Fall foliage on trees on the banks of a river.
McCloud River Preserve The Kerry Landreth Preserve at McCloud River: A Legacy for Nature and People © Levi Miller

Places We Protect

McCloud River Preserve


The Kerry Landreth Preserve at McCloud River: A Legacy for Nature and People

The McCloud River is one of California's aquatic jewels. Located near the top of California, north of the Sierra Nevada and at the southern end of the Cascade Range, the McCloud snakes its way down a scenic canyon beneath the rugged slopes of 14,000-foot Mount Shasta. The cool waters of the river roil with life. In the spring, clouds of emerging insects dance across the waters as they hatch, and trout are driven to fits of feeding frenzy. The McCloud has been a fisherman's paradise ever since its original inhabitants, the Wintu Indians, speared and trapped salmon and steelhead as the fish made their seasonal journeys from the sea.

Why the Conservancy Selected This Site

The Conservancy's initial objective for the McCloud River Preserve was to protect native fish and the watershed in which they occurred. An extensive biological study indicated that a portion of the preserve could be opened to carefully managed public use, including catch-and-release fishing. Two and a half miles of the river were opened to the public in 1976; the remainder of the preserve is managed as a natural area and a locale for scientific research.

What the Conservancy Has Done/Is Doing

Research projects have ranged from analyses of trout populations to a study that attempted to document the presence of the elusive wolverine by baiting stations with various animal carcasses and using an automatic camera to photograph the animals it attracted. Because improving the health of the watershed is one of our main conservation goals, the Conservancy also monitors native species and water quality.

Concerned about the effects of logging and road-building along some of the McCloud's tributaries, the Conservancy has monitored the river's water quality by recording water temperature, suspended and settled sediments, pH, conductivity, dissolved oxygen, and turbidity. Staff ecologists also collect and identify aquatic insects, which provide food for many fish and other animals and are themselves a good indicator of water quality. Some native species are sensitive to slight changes in the chemical makeup of a stream and will disappear if their environment changes.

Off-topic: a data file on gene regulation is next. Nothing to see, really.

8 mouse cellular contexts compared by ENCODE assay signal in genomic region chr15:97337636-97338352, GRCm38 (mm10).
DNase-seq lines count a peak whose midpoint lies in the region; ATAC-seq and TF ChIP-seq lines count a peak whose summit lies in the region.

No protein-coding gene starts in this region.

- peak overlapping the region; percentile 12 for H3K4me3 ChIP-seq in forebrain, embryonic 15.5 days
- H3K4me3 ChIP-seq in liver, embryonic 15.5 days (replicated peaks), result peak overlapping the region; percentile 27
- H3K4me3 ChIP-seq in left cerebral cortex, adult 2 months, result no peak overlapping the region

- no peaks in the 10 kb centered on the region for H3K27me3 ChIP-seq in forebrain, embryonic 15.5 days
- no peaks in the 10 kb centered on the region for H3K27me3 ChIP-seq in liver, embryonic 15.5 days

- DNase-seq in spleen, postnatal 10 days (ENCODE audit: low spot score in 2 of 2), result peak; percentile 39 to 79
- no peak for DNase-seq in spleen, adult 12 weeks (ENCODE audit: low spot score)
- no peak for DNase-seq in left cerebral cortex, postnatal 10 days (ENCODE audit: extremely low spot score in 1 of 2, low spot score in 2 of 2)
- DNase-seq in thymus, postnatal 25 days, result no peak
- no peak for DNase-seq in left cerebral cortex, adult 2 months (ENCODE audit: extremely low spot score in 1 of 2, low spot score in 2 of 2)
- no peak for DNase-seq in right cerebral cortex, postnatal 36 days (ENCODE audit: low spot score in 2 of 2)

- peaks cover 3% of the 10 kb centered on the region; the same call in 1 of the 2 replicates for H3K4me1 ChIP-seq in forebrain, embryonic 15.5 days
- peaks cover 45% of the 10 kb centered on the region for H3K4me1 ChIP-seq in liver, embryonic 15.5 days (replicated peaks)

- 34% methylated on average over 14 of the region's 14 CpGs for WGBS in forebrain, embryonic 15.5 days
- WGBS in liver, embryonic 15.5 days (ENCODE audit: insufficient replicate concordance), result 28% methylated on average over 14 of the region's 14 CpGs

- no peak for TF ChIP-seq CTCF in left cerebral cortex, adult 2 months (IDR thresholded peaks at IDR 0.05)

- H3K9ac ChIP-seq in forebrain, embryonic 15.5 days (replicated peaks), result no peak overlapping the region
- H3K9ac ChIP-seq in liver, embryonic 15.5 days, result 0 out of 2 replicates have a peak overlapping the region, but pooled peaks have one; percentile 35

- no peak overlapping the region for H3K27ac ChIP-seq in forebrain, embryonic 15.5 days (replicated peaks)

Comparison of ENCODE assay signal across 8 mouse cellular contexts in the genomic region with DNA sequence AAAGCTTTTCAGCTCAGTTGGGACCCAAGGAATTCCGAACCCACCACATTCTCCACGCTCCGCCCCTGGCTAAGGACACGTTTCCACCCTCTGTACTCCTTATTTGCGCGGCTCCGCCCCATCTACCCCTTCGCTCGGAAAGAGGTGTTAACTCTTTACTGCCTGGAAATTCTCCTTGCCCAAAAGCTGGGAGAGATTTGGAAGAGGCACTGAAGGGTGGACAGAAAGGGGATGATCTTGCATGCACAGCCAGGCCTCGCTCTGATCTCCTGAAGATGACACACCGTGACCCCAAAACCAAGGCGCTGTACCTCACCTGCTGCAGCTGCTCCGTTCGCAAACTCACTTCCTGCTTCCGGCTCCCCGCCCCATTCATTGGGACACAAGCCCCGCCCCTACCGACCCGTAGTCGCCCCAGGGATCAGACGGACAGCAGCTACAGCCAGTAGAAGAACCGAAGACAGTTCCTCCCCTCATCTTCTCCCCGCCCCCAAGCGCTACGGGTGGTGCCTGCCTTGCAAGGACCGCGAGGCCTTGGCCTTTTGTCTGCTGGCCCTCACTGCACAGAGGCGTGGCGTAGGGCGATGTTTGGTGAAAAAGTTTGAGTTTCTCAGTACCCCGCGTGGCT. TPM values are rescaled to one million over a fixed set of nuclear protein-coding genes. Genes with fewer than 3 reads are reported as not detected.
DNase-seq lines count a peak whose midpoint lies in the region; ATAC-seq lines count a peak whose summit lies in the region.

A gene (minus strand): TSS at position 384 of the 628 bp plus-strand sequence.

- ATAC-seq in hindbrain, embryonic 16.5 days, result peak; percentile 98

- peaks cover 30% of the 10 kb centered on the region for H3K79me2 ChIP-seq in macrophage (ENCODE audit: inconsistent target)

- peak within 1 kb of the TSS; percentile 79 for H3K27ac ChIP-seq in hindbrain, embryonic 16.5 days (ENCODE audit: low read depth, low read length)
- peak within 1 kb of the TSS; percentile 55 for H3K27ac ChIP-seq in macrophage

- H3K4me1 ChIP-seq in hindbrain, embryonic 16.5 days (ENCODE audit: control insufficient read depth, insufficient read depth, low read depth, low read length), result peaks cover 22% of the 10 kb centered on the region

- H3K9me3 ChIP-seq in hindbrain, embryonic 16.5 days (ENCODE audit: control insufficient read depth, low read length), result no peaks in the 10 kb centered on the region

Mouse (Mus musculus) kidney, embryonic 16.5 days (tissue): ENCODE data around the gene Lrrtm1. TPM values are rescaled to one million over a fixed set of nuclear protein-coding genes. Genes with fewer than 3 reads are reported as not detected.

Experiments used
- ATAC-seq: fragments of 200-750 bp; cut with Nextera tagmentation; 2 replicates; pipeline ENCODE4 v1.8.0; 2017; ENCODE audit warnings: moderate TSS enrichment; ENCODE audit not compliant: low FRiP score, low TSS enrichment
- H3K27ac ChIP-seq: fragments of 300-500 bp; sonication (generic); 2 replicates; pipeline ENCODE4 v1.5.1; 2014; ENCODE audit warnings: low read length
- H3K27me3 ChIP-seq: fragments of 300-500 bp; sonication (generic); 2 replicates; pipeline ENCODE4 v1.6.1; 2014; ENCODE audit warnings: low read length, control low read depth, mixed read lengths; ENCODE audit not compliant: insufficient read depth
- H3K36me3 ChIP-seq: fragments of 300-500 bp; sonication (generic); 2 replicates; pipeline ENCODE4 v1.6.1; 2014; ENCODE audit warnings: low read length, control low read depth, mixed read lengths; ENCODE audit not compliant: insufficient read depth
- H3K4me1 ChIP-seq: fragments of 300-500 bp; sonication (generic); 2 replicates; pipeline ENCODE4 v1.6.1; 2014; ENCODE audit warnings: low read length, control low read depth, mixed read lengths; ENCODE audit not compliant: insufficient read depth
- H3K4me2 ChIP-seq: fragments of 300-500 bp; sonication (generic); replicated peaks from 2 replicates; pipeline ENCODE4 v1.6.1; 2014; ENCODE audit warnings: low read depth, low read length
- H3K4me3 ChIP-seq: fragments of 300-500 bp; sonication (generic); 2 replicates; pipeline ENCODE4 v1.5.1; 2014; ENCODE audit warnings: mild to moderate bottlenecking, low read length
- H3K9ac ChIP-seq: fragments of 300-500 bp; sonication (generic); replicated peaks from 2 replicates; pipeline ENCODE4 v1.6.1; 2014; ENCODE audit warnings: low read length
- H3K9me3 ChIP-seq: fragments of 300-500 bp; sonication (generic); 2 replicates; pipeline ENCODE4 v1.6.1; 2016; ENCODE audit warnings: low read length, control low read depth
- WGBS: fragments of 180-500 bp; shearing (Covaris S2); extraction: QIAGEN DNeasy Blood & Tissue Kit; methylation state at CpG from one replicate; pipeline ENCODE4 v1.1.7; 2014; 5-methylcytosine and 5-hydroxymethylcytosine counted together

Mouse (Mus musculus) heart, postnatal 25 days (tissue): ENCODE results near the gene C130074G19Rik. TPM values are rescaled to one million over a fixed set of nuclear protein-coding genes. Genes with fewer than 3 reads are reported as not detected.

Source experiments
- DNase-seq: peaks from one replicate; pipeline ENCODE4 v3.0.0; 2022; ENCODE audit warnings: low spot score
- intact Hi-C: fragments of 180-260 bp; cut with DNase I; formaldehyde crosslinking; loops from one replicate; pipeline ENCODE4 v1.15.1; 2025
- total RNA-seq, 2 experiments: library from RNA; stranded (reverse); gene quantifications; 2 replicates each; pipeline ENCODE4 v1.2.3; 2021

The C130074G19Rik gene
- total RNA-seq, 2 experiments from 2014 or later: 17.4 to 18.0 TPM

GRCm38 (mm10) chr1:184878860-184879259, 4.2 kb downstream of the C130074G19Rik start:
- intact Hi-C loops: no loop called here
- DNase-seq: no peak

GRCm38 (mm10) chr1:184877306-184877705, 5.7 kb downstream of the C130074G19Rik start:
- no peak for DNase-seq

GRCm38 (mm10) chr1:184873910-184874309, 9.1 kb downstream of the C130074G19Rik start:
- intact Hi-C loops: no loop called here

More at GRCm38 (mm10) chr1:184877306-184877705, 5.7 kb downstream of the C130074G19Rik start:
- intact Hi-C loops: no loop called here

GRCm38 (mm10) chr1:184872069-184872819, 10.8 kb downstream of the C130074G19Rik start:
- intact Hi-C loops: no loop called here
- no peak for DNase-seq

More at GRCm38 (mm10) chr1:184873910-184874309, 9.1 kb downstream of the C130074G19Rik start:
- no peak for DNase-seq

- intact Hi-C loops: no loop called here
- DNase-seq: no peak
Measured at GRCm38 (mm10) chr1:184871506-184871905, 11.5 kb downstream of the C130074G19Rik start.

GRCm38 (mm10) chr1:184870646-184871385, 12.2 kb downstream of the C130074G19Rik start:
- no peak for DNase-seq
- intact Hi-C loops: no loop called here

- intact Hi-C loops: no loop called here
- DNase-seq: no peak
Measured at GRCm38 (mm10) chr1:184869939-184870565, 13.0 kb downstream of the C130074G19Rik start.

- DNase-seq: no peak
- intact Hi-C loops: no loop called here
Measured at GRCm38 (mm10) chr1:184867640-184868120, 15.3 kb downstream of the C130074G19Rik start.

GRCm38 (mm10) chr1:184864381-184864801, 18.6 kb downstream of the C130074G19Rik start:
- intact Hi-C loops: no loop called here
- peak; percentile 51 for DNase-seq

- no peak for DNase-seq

What to See: Plants

Pacific dogwood, redbud, wild rose, lupine, and many other plants bloom in the spring. The forests create beautiful canopies of Douglas fir, incense cedar, Pacific yew, canyon live oak, and ponderosa pine.

What to See: Animals

The world-famous Shasta rainbow trout shares the waters with the exotic (non-native) brown trout, first introduced by sportsmen in the mid-1930s. The McCloud was formerly the southernmost refuge for the bull trout or "Dolly Varden," which is, like the Shasta rainbow, a member of the salmon family. Although once a common sight, the bull trout has not been seen in the McCloud since 1975 and has been declared locally extinct. Riffle sculpin, another McCloud native species, abound in the cobble-lined portions of the river.

Beneath dense mixed conifer and oak forests, wildlife is active in the rugged canyons. Mountain lions prowl the forest along with wolverines, ringtails, and gray foxes. On the canyon's limestone outcrops are found two species, the Shasta salamander and a plant named the Shasta eupatory, that occur nowhere else on earth. Along the river, otters searching for a meal glide through large pools lined with white alder, Indian rhubarb, and horsetail. Black bears lope along trails beside the river, and bald eagles and osprey soar overhead.

The McCloud River Preserve, open only from sunrise to sunset, offers three miles of hiking trails and a self-guided nature walk. Hikers, birdwatchers, and wildflower enthusiasts are invited to visit, but they should keep in mind that the preserve is snowbound during the winter months (November through early April).

The preserve allows 10 anglers to fish using catch and release techniques at any one time. Five of these fishing tags may be reserved through the Conservancy's San Francisco office by email: mccloudreservations@tnc.org, or by phone: (415) 777-0487. We begin taking reservations for the upcoming season at 9:00 a.m. PDT on February 1. Please note that each angler is limited to five reservations per season, two per month. To make a reservation, please provide:

  • First and last names of everyone in your party
  • Your phone number
  • Dates you wish to reserve (including alternate dates)

The remaining five fishing spots are available on a first-come, first-served basis. Reservations are held until 10 a.m. of the date reserved. Anglers may use spinning or fly equipment, but the creel limit is zero and fishing is catch and release only. Single, barbless hooks are required by state law. Visitors must sign in at the preserve entrance kiosk and record fishing results when returning tag and departing.

No pets are allowed on the property.

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